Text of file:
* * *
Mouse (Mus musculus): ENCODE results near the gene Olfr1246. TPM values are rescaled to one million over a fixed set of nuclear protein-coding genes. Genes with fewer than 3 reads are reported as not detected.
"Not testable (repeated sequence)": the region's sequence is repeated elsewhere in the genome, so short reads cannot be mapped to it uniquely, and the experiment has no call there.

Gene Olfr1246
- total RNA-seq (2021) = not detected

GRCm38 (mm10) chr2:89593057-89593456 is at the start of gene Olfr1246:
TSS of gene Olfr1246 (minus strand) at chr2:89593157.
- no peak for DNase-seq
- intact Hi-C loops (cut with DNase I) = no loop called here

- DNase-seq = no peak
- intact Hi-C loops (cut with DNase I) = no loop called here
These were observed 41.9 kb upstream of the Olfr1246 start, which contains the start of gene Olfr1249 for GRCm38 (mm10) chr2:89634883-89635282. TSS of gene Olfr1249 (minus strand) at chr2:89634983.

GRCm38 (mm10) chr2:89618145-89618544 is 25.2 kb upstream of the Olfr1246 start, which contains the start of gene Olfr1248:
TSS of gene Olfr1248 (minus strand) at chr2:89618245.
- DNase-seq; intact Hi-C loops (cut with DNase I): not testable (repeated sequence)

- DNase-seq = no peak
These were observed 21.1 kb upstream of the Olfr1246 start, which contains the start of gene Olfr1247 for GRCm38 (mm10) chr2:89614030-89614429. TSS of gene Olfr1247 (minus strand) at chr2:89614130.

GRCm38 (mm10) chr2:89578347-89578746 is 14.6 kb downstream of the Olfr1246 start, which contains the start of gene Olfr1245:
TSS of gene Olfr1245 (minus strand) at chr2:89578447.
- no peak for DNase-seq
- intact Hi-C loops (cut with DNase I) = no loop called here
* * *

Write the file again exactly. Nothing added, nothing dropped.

Mouse (Mus musculus): ENCODE results near the gene Olfr1246. TPM values are rescaled to one million over a fixed set of nuclear protein-coding genes. Genes with fewer than 3 reads are reported as not detected.
"Not testable (repeated sequence)": the region's sequence is repeated elsewhere in the genome, so short reads cannot be mapped to it uniquely, and the experiment has no call there.

Gene Olfr1246
- total RNA-seq (2021) = not detected

GRCm38 (mm10) chr2:89593057-89593456 is at the start of gene Olfr1246:
TSS of gene Olfr1246 (minus strand) at chr2:89593157.
- no peak for DNase-seq
- intact Hi-C loops (cut with DNase I) = no loop called here

- DNase-seq = no peak
- intact Hi-C loops (cut with DNase I) = no loop called here
These were observed 41.9 kb upstream of the Olfr1246 start, which contains the start of gene Olfr1249 for GRCm38 (mm10) chr2:89634883-89635282. TSS of gene Olfr1249 (minus strand) at chr2:89634983.

GRCm38 (mm10) chr2:89618145-89618544 is 25.2 kb upstream of the Olfr1246 start, which contains the start of gene Olfr1248:
TSS of gene Olfr1248 (minus strand) at chr2:89618245.
- DNase-seq; intact Hi-C loops (cut with DNase I): not testable (repeated sequence)

- DNase-seq = no peak
These were observed 21.1 kb upstream of the Olfr1246 start, which contains the start of gene Olfr1247 for GRCm38 (mm10) chr2:89614030-89614429. TSS of gene Olfr1247 (minus strand) at chr2:89614130.

GRCm38 (mm10) chr2:89578347-89578746 is 14.6 kb downstream of the Olfr1246 start, which contains the start of gene Olfr1245:
TSS of gene Olfr1245 (minus strand) at chr2:89578447.
- no peak for DNase-seq
- intact Hi-C loops (cut with DNase I) = no loop called here